Older workers often have an interesting career trajectory, having changed course perhaps...read more
Jann Thorpe is one of a growing number of people over 50 who are starting their own businesses to have greater flexibility. Here she tells us about starting a creative arts franchise.
Jann Thorpe is one of a growing number of people over 50 who are starting their own businesses to have greater flexibility. In her case she had been working in education for 15 years, the last few years as deputy head of a primary school, but the job was not flexible enough to allow her to look after her family.
She had been through an awful year – her daughter had been diagnosed with epilepsy, both her parents died and her husband got sepsis.
Something had to give. She starting looking around. “I literally googled arts and craft, children and business and the first thing that came up was The Creation Station,” she says.
Jann, who has three children and is also a grandmother, was also interested in baking and investigated a cookery school franchise, but felt the need to constantly buy fresh produce would make life more complicated. In addition she thought about running her own business, but realised it would take the best part of a year to get everything prepared before she could even start giving classes.
“A franchise offered me something I could open straight away with the assurance that all that preparatory work – from insurance to GDPR support, health & safety and curriculum issues – had been covered. With The Creation Station there was also all the support provided by Head Office and other franchisees,” says Jann. Indeed, Jann, who covers Macclesfield, Wilmslow, Bramhall and surrounding areas in Cheshire, has gone on to support other franchisees in the North West and Scotland.
She felt passionately about creativity and had seen how arts and craft had been squeezed out of the national curriculum. She felt children were losing the chance to hone their creative skills.
Jann did her background research, looking at other creative franchises. The Creation Station was offering more than other similar franchises – they had experience of running after school clubs and holiday clubs in schools without parents having to be present. They also have a series of partnerships with companies such as Hasbro, The Guinness Book of Records and Usborne Books.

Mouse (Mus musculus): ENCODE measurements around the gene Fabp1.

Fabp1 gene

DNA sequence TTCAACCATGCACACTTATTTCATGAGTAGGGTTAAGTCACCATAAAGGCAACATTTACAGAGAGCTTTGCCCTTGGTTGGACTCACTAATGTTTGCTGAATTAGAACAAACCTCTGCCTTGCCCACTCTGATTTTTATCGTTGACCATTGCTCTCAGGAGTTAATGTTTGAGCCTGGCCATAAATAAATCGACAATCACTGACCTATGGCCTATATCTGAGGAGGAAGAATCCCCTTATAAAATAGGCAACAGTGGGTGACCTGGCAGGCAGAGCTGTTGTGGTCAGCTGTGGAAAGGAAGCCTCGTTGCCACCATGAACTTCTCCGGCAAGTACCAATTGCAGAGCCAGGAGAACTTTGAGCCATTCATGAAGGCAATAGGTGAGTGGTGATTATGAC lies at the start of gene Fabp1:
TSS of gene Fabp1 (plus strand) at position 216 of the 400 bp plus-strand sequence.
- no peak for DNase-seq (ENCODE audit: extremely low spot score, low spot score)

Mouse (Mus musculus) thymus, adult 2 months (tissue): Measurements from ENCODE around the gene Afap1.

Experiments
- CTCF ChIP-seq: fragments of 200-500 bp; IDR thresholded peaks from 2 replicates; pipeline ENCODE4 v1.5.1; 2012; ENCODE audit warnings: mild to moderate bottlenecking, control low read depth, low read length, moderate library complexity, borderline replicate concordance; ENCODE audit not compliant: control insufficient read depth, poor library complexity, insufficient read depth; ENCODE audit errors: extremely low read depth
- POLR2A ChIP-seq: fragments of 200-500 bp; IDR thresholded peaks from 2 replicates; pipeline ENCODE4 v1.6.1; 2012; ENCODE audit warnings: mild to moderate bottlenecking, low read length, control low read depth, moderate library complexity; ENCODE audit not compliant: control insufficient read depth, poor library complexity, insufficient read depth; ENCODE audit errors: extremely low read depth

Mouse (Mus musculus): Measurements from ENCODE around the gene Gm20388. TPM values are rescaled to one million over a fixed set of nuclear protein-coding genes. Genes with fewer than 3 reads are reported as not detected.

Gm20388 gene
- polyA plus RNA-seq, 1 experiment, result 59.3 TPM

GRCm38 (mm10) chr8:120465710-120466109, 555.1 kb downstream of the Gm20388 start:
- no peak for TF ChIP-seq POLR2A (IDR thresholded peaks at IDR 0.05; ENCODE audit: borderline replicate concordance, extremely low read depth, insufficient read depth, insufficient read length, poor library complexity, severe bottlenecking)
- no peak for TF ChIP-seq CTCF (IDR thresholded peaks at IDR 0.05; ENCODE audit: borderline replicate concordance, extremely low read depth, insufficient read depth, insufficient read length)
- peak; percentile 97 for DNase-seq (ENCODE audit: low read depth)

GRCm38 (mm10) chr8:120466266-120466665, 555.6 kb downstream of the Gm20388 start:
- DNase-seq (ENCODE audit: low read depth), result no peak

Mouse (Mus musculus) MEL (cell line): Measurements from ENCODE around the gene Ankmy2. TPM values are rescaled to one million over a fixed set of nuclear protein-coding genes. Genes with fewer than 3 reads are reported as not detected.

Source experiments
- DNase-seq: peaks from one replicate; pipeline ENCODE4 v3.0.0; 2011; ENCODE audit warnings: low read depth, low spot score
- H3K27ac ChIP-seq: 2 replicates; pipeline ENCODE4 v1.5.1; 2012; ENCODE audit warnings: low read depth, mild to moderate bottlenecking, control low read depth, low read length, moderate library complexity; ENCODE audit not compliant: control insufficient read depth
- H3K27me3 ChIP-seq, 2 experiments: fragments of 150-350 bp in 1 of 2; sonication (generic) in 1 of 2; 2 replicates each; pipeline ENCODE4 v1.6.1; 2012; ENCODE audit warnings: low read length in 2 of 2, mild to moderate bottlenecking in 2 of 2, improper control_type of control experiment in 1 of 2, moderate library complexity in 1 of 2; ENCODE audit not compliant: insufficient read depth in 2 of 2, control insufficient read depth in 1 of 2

After deciding to take the plunge, Jann rang Head Office and arranged to go to a Discovery Day. She asked a lot of questions, including of other franchisees, before making a decision. She then did two weeks’ training in Exmouth, which she says gave her a real sense of how The Creation Station team worked together. “It’s quite goal driven and very clear and smart,” she says.
Jann has been able to control her own hours as a franchisee, for instance, she could opt not to work on Fridays, arrange adult classes for the evenings or could be more available for her daughter between classes. She could arrange children’s parties and events around the time she needed to be with her family and could pass a party request she couldn’t do onto another franchisee.
Jann says she would not go back now to working the long, inflexible hours she did as a teacher and adds that she has been able to develop the role through her work supporting other franchisees. She has also expanded her business over the last five years – nearly doubling the number of income streams she has. For instance, she realised from her toddler groups that the parents were keen to do something creative too. So she fed that back to Head Office who helped her create a curriculum and do trials for a creative crafters group. The classes are held in wine bars and other venues and including printing onto canvas bags and painting wine glasses. “It’s all about the experience,” says Jann, who has won several franchisee awards at The Creation Station. She is also looking at developing creativity classes in care homes.
Jann employs one other person to do after school clubs based on the numbers of children she works with and gets help with the employment aspects of her job.
She says: “This business is something I am passionate about. I want to help people use their imagination and put more creativity into their lives.”